Lately, within the last week, I’ve heard a lot and learned a lot about being engaged with the Lord.
And this isn’t an engagement that is superficial, or only when I want answers, or to find a solution. This is companionship, and friendship, and vulnerability.
This train of thinking began less than a week ago when I returned to school following winter break for Student Leadership Training. We spent just a couple of short days diving into the Word to examine one guy, Peter, and his walk with Jesus. As you may know, Peter was a loud-mouthed, rough disciple. He spoke out of turn or ignorance countless times, yet other times really got it right (see Matt. 16:15-18). Peter was a fisherman when Jesus called him; a guy who was hardened by life, who knew fishing better than anyone, a guy who maybe had a bit of a sailor’s mouth. But Jesus called him. And Peter followed.
I wouldn’t say that Peter’s life was characterized by perfection in decision-making or gentleness in speech. Though he failed and didn’t understand a lot of things, though he talked a lot and even wanted to go back to fishing after Jesus was resurrected, there’s something important to know about him: he was engaged with Jesus. He was bold in his friendship with the Lord, asking questions and being vulnerable.
The next day, engagement with the Lord came up again.
We had departmental training, and for our time as RAs to come together to prepare for the semester, one of our deans shared a vulnerable part of her past. And as she shared the chronicle of her life in this particularly dark stage, she came to the conclusion that she was engaged with the Lord even in those moments and hours. She was confused and hurting and lost, feeling beyond repair and believing herself to be hopeless. But she was engaged with the Lord. She journaled to Him, talking with Him about her life and struggling to believe Him for who He is. But she loved Him and chose to be engaged with Him, not allowing the pain of life to separate her from knowing Jesus just a little bit better.
And yet again and again, in my own life.
Recently, I’ve been re-learning that to be engaged with Jesus is to know Him, and as we know Him, we fall in love with Him evermore. He is lovely and perfect and wants us to know Him and be engaged with Him. He wants deep friendships with us.
Were He uninterested in us except our eternal destiny, He wouldn’t have worded the Great Commission the way He did.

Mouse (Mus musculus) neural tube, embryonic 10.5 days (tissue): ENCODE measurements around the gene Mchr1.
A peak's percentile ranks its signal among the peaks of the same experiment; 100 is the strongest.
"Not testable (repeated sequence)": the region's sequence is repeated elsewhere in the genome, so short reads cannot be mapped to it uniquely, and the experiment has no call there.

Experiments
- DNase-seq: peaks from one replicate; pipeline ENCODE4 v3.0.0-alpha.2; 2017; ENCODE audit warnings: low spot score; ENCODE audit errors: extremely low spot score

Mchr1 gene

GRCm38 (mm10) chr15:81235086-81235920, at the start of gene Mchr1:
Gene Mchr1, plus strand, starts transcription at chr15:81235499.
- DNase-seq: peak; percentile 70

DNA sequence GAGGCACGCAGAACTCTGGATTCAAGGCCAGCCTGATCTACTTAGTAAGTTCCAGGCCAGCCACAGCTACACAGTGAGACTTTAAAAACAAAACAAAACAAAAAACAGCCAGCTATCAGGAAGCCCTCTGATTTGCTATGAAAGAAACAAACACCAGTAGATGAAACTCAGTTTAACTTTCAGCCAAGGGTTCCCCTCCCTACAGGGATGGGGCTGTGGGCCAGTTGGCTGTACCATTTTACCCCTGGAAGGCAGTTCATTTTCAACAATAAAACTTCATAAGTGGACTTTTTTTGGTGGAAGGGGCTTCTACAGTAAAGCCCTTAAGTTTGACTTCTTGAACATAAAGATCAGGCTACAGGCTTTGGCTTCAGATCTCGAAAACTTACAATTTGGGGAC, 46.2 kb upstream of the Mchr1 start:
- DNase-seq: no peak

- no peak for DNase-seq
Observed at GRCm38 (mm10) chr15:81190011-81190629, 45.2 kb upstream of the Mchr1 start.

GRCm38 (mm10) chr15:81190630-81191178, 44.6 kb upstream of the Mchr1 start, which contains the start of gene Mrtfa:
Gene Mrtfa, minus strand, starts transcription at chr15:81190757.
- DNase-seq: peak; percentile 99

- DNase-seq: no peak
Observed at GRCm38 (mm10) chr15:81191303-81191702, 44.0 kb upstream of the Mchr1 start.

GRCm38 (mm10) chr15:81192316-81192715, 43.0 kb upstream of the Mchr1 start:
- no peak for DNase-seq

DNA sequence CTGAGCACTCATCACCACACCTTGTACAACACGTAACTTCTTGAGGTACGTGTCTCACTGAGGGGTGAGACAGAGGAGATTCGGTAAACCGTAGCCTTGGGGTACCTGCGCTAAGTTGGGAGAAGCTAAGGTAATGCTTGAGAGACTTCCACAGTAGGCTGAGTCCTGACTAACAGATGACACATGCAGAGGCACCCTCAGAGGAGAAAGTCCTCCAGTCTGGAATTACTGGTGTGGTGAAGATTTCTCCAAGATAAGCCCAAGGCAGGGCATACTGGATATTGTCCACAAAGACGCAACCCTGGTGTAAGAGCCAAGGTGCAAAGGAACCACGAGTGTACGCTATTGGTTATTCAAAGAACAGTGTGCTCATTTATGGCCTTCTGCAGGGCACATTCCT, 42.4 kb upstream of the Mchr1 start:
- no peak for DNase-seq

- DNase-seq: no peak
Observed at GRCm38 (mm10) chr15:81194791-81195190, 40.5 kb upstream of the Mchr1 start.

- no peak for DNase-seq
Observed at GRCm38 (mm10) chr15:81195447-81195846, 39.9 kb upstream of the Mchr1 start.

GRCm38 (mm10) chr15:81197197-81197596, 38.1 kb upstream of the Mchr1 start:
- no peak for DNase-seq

In Matthew 28, He tells His beloved disciples to go and make disciples, to teach them to obey His commands, and to baptize them. To make disciples. He is interested in deep friendships with us, far deeper than a ‘ticket into Heaven.’ He wants us to teach each other how to walk in friendship with Him, how to get to know Him, how to be engaged with Him.
Why? Because He is in love with us, and wants to be known by us. He wants to be engaged with us, to go deep with us, and to have friendships with us.
And I think that in many ways, that flies in the face of the way that we interact with Him. I think that maybe we are easily satisfied in the knowledge of our past salvation, so much so that to know Him is too much extra for us. That maybe our friendship with Jesus looks less like depth and struggle and vulnerability, and maybe more like something a little colder and more distant. I think that in our easy satisfaction, we stop yearning to know Him, though that is exactly what Paul would say is the richness of assurance (Col. 2:2).
I’m convinced from Scripture that to know Jesus, to grow in an engaged friendship with Him, is the very essence and fullness of the Christian life. Other things, like evangelization and good works, come as a result of our friendship with Him. In Philippians, Paul would say that his entire goal is to gain Christ, counting all things as garbage in comparison to the surpassing worth of knowing Christ (3:8). Just to know Him.
I think that if we aren’t convinced of the surpassing worth of knowing Jesus, then maybe we’ve got something wrong.
Because the Christian life isn’t about performance.
I’m fairly certain that if Jesus cared about performance (hear me out- I don’t mean to say that He disregards our behavior or attitude or works), he would’ve corrected Peter’s words when Peter denied Him and the Word says that Peter “began to swear (Mt. 26:74).” Peter, our sweet, godly disciple, was angry and frustrated and said some things maybe he shouldn’t have. Jesus is God, and was fully aware and able to correct that.
Yet something was more important to Jesus, and maybe that something was His abundant love for Peter and deep desire for friendship with him, even after the denial.
And maybe Jesus is working out that same friendship with us, if we’ll just be engaged with Him.